But You Promised was a video made and shown at the National Dublin School of Art and subsequently in a solo show at Oriel Davies in Powys in 2008. The film (showing rubbish in the Grand Canal Dublin transformed by bright sunlight into golden treasure), about the death of a parent, was installed in the bottom of an oil drum, in which echoed a haunting refrain from Shakespeare’s The Tempest, ‘Full fathom five they father lies’. The installation was later shown at the Chocolate factory, London and The Swept and Garnished group show in Shrewsbury, alongside several other films made at the time.
As well as work inspired by Sontag, from 2015-2017 I’ve worked with the Re:Collect artists’ collective touring in the West Midlands with the Cabinet of Curiosities – I’ve made text and sound and video based installations in drawers and boxes within a portable wooden cabinet with many hidden spaces. We’ve exhibited in Museums and Castles and churches and used the work to commemorate WWI and in intergenerational participatory workshops (see list here https://recollectartists.wordpress.com/exhibitions/ )
Dusting, a video I made for the multi-million pound rebuild of Shrewsbury Museum and Art Gallery, was part of a series made for the launch year in 2014/5, inspired by Susan Sontag’s Unguided Tour essay, about the way we feel and look at objects from the past. Here’s a taster, from a group show with artists’ collective Re:Collect in Shrewsbury January 2013 ‘Dusting’ Sue Challis 2012
Following two years of documentary video-making with the Changes Consultancy’s Home Office project ‘Active Citizenship’ I was asked to help a group of ten South Asian and Black Country women write a successful £23,000 Arts Council bid for a 12 month arts project. As coordinating artist I was privileged to be part of the whirlwind of creativity which followed as the women developed individual artworks using photography, video installation, textile printing and sculpture, to ‘tell their journey’ in a stunning exhibition at Wolverhmpton Art Gallery’s Bantock House Gallery, professionally curated by established Irish artist Mona Casey.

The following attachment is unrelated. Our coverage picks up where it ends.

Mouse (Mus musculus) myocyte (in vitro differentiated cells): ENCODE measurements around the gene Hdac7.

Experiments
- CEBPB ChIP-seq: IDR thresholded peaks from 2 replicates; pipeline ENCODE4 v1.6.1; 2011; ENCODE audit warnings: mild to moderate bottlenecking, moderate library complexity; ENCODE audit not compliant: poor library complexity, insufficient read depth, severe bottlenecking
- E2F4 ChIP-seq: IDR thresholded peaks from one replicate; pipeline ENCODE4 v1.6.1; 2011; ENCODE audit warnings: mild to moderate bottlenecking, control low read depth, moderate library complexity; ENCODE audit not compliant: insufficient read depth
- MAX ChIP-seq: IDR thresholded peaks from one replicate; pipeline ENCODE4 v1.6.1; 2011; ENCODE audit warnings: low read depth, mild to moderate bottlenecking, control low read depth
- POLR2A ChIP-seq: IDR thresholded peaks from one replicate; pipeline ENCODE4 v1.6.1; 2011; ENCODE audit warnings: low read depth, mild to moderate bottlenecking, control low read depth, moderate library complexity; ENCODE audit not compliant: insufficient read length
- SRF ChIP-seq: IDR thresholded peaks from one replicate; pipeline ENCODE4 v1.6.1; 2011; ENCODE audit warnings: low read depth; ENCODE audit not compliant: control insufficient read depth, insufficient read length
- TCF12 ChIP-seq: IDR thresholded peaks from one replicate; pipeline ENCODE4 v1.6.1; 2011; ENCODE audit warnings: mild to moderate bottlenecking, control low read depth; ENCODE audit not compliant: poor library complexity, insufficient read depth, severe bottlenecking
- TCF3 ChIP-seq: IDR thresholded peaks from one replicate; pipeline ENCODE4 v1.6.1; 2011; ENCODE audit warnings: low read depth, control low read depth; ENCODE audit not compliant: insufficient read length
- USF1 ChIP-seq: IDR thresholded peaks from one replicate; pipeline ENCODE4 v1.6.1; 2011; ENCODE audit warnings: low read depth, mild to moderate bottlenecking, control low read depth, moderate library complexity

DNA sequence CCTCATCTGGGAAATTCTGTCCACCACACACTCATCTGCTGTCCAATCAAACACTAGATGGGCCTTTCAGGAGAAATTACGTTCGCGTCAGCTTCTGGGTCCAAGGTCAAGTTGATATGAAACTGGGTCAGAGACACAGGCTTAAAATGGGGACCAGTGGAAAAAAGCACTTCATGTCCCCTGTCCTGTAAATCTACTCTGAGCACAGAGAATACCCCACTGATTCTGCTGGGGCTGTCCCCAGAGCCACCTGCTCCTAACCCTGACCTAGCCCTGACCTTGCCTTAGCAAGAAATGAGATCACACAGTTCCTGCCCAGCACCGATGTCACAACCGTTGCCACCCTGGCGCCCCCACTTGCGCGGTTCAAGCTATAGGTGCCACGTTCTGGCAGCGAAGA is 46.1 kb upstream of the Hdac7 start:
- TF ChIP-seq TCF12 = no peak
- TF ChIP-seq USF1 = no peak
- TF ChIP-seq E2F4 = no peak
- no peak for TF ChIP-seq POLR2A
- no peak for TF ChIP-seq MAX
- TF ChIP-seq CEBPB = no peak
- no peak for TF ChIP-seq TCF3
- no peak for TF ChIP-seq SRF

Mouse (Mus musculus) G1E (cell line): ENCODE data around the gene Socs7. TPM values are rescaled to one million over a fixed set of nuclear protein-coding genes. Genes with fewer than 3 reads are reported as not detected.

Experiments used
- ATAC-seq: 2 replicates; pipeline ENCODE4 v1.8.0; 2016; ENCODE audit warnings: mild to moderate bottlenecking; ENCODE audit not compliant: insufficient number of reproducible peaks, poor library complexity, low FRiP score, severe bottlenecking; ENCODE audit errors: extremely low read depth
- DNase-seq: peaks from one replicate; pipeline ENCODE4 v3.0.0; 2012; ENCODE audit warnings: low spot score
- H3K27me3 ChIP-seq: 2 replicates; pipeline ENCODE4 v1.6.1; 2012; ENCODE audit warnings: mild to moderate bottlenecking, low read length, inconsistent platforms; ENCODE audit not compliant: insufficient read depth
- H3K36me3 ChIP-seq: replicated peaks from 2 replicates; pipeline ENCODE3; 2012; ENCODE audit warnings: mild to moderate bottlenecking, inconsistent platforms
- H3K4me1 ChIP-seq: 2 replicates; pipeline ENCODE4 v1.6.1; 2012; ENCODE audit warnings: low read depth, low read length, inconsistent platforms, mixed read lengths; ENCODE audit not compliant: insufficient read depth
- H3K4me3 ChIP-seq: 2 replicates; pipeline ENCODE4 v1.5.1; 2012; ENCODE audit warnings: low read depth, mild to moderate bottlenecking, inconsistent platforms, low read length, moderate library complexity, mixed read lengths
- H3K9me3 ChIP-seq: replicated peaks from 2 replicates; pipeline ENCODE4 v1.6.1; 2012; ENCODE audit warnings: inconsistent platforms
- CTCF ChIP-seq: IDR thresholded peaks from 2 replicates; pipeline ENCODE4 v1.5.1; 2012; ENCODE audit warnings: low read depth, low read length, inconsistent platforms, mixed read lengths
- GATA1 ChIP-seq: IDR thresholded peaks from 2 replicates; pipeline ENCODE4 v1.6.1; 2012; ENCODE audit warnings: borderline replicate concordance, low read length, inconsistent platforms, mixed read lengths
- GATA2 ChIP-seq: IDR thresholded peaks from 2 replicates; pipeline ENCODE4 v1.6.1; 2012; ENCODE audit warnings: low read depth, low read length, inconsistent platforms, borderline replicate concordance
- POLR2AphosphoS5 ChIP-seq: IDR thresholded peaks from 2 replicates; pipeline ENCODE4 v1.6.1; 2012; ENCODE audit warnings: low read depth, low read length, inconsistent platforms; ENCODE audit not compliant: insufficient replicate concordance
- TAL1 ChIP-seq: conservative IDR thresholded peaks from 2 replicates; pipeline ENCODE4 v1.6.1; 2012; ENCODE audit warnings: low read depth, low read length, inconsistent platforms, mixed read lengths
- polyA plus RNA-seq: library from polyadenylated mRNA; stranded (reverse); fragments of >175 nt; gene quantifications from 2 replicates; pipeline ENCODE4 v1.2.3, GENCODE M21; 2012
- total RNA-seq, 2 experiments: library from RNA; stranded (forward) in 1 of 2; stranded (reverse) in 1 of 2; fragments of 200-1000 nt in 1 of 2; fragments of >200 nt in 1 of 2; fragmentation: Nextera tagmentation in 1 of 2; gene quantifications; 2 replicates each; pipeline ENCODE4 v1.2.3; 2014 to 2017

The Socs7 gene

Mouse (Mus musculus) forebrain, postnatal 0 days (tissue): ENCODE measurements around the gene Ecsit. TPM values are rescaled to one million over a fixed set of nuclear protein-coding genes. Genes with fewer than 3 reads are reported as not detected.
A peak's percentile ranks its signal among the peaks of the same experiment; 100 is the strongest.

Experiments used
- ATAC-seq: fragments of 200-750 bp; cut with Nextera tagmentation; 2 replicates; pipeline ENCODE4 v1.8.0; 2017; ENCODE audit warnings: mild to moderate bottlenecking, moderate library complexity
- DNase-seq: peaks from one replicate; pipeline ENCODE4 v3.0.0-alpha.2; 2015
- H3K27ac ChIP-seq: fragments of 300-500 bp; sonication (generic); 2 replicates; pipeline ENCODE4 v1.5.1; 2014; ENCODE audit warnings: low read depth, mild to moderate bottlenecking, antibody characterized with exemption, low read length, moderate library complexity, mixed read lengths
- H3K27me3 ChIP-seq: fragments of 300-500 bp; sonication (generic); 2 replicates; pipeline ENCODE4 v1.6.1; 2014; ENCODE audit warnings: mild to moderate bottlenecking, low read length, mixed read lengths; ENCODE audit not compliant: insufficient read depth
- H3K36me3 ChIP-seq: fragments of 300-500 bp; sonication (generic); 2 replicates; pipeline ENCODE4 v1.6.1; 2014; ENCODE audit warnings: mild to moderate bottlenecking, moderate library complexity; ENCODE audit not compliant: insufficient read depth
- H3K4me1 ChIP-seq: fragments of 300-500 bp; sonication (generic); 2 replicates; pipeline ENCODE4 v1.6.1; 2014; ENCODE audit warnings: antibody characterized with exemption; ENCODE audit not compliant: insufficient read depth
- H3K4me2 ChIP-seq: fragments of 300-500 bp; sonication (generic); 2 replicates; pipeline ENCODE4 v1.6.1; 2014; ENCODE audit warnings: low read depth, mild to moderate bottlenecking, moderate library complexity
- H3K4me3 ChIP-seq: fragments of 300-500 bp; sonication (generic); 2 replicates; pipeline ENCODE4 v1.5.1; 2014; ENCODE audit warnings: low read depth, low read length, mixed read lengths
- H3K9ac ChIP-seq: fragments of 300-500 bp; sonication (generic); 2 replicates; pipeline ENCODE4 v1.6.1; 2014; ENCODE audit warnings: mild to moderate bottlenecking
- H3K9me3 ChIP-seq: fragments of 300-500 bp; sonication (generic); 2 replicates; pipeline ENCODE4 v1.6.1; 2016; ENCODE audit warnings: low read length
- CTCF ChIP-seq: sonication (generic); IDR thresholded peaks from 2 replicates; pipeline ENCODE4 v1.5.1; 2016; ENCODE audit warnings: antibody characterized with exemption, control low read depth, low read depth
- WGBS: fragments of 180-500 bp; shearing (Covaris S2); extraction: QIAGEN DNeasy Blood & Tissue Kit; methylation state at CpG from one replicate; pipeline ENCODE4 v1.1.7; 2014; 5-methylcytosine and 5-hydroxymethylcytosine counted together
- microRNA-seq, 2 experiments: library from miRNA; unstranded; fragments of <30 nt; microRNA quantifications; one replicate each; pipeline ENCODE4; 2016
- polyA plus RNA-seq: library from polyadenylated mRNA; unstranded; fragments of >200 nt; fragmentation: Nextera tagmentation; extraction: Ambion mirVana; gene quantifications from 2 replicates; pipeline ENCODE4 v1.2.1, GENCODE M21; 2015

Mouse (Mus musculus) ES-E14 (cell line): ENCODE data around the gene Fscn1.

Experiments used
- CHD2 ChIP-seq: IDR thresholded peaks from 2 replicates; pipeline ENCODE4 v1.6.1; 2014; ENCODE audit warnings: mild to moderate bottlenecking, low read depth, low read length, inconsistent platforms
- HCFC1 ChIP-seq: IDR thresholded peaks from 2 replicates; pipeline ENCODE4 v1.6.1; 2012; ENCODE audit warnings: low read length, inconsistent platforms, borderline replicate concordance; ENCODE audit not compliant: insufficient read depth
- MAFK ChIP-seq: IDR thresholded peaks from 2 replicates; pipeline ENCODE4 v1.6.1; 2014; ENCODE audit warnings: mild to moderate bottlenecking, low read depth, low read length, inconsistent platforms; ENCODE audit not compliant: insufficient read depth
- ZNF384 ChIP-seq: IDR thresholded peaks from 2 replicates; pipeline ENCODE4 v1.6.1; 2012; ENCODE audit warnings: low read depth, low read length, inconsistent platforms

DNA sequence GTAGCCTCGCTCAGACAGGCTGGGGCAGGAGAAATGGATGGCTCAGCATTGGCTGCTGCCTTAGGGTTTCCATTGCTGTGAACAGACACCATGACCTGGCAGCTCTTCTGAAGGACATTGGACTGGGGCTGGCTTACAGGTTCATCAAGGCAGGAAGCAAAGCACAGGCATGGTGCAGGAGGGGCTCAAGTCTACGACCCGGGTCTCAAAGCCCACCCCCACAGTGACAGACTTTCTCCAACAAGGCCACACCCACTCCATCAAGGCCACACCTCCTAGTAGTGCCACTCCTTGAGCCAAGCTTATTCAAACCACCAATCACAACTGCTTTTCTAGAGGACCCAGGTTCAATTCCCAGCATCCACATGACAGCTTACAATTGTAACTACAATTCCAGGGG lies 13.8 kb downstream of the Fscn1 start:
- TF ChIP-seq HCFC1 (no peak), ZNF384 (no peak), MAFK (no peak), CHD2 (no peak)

This was probably the most satisfying project I’ve ever been involved with: maybe because I had known the group and they had known each other for two years previously; we were well funded and met fortnightly for a whole year, with several weekend residentials and a trip to London galleries; we could afford excellent professional artists (including Shaheen Ahmed, Adrienne Frances, Mona Casey) and had a quality venue to exhibit in – with marketing support from WMAG.
Extract from video and installation By Pauline Callaghan
Reading Agatha Christie (2007) was made with a group of Iraqi Kurdish refugees in Birmingham. It shows a number of ‘Middle Eastern’ people trying to read from Christie’s ‘They Came to Baghdad’ in Arabic in a film clearly made for ‘the record’ rather than aesthetic reasons. While the artist and Iraqi cameraman constantly interrupt, giving conflicting instructions, the readers’ expressions subvert the implicit control. This tense and funny film explores the interactions between cultures and emerged from the disquiet I felt about sources of knowledges about the Middle East – I read a lot of of Agatha Christie, who, despite her casual colonial racism, is widely read in the region (and apparently much requested at the internment camp Guantanamo Bay). The film has shown in Birmingham and London, and at the Cairo Film and Video Festival, and the Festival of Time Based Media in Vermont, USA. This is a short extract from a longer film.